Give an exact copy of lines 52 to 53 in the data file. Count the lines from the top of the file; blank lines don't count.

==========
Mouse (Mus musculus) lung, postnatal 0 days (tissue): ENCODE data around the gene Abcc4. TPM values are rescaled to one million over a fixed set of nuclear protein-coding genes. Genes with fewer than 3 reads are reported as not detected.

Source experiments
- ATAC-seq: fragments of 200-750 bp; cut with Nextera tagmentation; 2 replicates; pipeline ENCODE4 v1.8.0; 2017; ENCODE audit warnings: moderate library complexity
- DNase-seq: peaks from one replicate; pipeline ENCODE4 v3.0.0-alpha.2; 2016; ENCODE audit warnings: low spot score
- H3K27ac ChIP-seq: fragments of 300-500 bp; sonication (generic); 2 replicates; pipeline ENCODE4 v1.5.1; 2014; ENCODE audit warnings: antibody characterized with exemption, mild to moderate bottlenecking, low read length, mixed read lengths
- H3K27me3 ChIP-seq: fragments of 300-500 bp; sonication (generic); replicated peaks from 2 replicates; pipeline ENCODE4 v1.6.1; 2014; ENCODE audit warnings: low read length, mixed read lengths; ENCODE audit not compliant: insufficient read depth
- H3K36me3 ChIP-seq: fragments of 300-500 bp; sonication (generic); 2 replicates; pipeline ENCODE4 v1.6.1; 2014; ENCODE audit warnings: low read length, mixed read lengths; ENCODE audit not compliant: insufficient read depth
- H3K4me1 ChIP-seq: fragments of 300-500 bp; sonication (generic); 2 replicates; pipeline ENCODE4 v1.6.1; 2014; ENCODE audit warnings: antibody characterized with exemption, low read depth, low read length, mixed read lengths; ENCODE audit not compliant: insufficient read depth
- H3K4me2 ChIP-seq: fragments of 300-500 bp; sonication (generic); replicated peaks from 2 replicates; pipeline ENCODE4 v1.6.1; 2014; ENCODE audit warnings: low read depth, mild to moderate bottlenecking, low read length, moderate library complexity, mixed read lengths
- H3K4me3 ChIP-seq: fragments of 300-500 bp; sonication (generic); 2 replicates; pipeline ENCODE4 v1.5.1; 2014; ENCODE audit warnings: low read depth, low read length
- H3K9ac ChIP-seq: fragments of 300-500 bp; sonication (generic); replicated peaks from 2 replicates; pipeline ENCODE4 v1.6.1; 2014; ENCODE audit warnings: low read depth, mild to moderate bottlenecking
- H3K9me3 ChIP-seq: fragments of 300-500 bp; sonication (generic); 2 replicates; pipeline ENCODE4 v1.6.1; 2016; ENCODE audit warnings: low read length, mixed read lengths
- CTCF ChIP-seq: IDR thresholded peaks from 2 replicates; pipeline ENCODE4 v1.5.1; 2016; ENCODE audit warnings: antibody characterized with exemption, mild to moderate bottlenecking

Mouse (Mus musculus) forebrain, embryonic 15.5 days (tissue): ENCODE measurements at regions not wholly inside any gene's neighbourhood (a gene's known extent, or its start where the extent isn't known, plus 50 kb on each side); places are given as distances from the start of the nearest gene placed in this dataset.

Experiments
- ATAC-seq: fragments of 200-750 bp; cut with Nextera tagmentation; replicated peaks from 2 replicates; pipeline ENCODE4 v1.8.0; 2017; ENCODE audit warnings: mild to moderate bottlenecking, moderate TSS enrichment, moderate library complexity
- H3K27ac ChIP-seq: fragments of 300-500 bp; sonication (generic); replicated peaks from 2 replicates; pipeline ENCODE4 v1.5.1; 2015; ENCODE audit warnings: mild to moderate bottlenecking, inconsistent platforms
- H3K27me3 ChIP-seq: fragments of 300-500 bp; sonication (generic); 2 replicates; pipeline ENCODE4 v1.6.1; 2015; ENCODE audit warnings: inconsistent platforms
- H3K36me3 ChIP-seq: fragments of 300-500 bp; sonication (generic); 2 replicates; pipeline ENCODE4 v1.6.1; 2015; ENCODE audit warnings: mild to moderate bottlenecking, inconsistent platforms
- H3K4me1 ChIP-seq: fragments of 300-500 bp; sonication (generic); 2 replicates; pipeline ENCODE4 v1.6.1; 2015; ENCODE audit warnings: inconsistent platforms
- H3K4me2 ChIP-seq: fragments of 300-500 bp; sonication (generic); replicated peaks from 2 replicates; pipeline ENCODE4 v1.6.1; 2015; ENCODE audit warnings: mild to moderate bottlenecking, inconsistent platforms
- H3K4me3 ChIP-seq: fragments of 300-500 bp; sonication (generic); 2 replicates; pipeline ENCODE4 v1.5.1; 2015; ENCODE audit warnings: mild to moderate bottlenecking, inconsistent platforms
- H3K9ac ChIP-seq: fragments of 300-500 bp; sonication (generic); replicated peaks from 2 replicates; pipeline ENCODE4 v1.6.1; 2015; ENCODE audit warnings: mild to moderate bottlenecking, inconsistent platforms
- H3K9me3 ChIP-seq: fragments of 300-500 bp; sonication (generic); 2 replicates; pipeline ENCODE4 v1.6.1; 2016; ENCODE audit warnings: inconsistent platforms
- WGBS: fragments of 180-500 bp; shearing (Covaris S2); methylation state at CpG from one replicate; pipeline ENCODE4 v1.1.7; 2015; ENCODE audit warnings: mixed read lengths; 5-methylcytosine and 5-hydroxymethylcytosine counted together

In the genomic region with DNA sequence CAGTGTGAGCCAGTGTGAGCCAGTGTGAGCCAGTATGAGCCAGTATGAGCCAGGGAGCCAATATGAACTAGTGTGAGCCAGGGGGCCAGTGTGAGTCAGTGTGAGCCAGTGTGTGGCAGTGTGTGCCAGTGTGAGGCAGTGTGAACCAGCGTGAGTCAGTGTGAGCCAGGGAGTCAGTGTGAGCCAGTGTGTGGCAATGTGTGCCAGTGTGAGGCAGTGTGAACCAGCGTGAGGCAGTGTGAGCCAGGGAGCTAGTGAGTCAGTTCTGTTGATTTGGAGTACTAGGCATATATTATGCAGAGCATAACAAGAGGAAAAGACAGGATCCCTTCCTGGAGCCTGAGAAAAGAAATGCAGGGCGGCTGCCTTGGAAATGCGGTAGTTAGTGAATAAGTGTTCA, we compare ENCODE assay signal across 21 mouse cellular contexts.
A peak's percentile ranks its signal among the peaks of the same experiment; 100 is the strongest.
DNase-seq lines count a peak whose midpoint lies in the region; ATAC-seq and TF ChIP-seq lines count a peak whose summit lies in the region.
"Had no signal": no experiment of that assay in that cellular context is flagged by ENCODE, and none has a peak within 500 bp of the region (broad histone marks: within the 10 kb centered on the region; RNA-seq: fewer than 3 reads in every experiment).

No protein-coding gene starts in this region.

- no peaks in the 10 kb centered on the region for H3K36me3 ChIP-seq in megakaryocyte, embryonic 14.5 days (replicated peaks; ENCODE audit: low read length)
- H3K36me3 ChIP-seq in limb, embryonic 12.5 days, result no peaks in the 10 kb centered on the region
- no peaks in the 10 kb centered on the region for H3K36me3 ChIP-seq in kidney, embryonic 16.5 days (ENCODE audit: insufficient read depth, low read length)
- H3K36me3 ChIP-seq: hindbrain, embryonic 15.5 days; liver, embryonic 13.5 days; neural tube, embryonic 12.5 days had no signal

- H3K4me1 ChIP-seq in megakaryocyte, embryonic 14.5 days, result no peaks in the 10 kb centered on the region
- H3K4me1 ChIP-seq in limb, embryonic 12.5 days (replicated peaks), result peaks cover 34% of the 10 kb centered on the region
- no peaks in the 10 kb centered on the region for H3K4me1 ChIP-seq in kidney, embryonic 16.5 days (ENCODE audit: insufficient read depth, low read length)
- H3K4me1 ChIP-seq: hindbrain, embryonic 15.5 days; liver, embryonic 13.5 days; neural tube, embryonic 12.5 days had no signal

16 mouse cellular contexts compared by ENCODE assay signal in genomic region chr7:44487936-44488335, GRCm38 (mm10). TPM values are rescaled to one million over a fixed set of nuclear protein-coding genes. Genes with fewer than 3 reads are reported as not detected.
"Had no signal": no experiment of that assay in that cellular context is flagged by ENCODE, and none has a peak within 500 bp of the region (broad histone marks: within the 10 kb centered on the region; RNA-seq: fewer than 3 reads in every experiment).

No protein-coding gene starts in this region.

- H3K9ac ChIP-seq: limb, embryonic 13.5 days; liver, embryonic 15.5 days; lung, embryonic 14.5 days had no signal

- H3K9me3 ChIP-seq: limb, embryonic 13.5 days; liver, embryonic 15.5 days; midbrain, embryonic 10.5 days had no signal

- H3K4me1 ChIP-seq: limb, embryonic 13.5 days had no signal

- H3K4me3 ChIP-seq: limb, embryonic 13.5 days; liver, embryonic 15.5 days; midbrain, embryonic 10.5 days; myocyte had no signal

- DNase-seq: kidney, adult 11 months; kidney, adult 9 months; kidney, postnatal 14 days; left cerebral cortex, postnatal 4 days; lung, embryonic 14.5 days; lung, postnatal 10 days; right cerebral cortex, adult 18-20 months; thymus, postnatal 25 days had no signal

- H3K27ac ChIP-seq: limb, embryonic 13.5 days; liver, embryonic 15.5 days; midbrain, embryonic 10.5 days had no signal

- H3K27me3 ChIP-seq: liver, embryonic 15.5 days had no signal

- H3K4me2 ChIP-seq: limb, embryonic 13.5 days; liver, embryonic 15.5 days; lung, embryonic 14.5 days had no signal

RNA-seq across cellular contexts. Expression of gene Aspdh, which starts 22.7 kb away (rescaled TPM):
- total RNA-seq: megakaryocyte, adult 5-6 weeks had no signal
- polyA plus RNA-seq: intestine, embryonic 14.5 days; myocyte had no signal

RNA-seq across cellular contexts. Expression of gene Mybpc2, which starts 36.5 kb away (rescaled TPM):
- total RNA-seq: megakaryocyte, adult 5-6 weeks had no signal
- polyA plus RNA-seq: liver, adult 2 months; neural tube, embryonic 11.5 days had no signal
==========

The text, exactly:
- polyA plus RNA-seq: intestine, embryonic 14.5 days; myocyte had no signal

RNA-seq across cellular contexts. Expression of gene Mybpc2, which starts 36.5 kb away (rescaled TPM):